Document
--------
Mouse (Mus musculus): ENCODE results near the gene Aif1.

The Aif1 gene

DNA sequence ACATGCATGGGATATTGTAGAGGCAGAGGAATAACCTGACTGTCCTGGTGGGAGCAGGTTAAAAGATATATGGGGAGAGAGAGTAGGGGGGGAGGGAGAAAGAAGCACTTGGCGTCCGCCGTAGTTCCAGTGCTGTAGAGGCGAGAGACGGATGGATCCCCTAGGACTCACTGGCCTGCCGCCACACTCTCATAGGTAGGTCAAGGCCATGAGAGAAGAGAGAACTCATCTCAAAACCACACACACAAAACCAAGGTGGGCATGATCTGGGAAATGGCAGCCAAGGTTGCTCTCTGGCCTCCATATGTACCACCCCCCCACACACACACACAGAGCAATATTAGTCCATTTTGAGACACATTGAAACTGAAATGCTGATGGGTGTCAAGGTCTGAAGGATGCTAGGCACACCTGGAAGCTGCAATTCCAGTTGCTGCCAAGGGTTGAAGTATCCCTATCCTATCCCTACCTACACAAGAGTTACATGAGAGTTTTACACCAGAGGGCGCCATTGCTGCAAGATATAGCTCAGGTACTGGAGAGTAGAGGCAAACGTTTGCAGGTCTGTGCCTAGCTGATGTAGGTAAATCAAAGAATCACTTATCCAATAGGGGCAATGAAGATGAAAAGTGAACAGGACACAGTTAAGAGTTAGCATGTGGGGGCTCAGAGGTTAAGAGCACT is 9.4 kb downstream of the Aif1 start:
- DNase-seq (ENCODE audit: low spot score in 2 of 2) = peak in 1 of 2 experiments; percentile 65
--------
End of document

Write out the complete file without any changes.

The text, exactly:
Mouse (Mus musculus): ENCODE results near the gene Aif1.

The Aif1 gene

DNA sequence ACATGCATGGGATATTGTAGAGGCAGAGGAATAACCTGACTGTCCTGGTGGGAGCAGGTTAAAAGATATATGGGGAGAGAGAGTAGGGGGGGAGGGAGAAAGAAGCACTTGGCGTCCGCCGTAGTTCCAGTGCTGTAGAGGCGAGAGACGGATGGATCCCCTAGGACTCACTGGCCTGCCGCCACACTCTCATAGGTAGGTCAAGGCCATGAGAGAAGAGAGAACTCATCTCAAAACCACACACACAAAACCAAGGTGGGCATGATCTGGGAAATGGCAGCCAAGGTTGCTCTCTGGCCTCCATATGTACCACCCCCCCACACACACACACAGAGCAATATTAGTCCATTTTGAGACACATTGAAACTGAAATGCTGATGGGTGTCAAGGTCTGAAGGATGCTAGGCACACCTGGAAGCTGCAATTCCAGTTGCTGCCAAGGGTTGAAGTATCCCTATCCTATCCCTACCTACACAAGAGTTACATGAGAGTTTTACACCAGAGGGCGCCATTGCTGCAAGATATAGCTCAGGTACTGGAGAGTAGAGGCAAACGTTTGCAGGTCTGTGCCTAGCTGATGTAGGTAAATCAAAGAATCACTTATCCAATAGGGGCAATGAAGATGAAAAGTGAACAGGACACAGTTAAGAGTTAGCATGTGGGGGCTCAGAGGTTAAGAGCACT is 9.4 kb downstream of the Aif1 start:
- DNase-seq (ENCODE audit: low spot score in 2 of 2) = peak in 1 of 2 experiments; percentile 65